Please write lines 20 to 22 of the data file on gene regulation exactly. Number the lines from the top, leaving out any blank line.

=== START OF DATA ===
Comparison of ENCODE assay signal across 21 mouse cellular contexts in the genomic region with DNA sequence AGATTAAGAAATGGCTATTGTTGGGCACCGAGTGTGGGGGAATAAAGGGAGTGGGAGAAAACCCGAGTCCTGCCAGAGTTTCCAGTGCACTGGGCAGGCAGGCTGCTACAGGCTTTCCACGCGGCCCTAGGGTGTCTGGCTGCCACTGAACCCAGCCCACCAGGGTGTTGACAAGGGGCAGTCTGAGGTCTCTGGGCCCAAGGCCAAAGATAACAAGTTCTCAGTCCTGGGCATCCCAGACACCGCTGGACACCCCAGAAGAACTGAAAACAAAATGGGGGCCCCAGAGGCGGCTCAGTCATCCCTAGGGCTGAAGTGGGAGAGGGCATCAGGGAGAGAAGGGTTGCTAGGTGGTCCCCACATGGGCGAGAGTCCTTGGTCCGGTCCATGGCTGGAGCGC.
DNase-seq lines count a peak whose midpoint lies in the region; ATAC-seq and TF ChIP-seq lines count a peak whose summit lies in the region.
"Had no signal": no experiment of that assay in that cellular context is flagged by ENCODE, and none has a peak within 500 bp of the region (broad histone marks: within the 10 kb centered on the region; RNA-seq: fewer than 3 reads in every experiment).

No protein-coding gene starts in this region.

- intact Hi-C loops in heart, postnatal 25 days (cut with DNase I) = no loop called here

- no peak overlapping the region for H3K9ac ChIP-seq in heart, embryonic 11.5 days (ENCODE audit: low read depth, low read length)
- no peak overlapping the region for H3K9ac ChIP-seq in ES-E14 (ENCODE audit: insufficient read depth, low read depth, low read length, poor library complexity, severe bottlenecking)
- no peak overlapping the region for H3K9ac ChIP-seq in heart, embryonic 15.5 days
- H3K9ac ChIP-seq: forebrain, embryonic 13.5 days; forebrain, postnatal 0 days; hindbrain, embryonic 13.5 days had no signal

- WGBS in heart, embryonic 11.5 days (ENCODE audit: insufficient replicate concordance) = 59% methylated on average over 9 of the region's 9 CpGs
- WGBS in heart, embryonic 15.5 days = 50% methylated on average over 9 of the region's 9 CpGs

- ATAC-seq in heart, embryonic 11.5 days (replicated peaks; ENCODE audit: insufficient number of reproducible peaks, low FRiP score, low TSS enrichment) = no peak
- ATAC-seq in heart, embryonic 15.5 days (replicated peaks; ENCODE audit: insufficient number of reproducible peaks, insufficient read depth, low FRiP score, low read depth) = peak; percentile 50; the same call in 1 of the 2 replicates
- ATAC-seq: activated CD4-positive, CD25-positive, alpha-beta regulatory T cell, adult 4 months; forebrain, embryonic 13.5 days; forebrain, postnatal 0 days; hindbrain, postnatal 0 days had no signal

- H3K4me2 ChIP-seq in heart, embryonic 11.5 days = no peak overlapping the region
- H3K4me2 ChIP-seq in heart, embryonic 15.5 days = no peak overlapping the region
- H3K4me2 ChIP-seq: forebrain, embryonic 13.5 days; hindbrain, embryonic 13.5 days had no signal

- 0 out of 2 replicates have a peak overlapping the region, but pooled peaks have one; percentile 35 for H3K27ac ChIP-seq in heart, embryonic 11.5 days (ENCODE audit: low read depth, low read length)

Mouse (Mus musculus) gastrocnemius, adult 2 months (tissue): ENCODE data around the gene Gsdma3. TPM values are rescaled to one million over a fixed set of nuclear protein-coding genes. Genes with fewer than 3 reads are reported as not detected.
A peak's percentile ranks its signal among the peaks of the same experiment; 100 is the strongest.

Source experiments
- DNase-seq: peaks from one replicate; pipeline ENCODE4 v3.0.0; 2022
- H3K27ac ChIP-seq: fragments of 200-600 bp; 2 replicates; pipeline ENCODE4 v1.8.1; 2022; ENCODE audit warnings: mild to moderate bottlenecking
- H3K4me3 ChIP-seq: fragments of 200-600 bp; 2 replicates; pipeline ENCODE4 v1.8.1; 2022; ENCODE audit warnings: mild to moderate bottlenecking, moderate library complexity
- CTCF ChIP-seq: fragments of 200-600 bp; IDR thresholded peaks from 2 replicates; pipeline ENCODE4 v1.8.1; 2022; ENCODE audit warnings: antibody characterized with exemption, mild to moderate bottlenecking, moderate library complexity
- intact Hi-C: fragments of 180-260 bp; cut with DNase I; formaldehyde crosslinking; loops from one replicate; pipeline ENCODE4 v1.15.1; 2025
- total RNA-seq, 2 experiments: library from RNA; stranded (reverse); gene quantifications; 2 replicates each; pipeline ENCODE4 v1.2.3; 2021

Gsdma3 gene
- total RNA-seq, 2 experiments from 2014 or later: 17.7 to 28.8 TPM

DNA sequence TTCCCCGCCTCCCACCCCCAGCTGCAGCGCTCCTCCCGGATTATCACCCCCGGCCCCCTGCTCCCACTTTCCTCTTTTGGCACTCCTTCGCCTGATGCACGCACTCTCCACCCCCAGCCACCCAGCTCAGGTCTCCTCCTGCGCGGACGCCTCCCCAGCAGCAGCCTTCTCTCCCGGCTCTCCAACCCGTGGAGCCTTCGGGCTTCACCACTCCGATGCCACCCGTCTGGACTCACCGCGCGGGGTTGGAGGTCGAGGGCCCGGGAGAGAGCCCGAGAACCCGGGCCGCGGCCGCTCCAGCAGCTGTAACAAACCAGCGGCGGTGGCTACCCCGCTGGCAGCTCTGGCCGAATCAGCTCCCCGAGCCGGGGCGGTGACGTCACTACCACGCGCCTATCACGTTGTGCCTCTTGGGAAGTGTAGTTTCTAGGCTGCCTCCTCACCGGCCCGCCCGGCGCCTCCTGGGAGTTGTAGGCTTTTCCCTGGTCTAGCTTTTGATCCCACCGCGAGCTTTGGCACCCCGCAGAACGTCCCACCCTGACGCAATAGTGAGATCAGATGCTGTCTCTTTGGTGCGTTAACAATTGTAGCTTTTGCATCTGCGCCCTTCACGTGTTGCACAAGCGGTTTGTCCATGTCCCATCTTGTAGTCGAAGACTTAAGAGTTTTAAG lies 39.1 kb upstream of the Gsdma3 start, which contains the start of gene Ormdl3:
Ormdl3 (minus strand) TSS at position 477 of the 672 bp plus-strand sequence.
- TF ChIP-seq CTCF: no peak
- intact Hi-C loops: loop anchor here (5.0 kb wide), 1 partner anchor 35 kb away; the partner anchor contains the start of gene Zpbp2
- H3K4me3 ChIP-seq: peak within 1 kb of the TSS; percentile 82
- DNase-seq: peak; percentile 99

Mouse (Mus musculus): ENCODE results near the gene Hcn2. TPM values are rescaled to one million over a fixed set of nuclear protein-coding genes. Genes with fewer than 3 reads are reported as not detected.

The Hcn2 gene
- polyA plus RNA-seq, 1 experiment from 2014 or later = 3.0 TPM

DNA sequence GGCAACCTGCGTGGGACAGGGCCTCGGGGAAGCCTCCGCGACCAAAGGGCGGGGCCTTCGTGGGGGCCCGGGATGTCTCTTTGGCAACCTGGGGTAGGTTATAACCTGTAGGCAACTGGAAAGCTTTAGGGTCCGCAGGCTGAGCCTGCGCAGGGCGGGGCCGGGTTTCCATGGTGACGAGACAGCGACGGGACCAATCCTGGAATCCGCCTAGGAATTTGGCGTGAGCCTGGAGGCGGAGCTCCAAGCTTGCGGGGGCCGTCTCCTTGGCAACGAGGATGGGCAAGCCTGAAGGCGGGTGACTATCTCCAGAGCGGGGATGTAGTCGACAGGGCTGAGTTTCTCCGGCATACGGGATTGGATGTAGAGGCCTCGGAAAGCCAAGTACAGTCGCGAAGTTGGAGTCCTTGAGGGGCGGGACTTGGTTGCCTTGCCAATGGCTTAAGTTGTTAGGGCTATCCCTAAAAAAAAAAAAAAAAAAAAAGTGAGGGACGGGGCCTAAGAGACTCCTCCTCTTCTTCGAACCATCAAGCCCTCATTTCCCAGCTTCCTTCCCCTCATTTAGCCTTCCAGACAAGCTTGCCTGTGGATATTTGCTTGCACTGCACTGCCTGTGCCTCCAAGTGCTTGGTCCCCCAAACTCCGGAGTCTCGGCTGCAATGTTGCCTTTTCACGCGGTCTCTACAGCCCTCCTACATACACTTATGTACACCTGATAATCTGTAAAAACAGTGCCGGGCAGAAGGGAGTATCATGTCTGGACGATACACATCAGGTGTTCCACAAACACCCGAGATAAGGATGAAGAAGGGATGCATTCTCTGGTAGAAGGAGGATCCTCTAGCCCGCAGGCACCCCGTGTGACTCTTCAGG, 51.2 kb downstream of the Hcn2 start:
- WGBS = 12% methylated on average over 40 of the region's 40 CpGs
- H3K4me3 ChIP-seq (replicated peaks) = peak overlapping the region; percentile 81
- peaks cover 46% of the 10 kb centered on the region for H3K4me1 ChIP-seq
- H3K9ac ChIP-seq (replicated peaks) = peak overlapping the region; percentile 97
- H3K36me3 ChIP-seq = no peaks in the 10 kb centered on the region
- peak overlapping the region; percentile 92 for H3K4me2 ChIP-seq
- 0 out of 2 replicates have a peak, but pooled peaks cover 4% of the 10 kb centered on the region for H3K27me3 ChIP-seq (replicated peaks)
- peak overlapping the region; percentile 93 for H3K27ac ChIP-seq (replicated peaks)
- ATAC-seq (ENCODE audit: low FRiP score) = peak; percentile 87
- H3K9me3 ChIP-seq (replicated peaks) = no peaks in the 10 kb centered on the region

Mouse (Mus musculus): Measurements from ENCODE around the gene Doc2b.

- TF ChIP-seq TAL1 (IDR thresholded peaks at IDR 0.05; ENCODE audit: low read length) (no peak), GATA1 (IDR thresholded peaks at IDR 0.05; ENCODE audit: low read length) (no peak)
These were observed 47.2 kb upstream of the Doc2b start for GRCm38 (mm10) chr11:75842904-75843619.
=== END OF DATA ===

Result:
A peak's percentile ranks its signal among the peaks of the same experiment; 100 is the strongest.

Source experiments
- DNase-seq: peaks from one replicate; pipeline ENCODE4 v3.0.0; 2022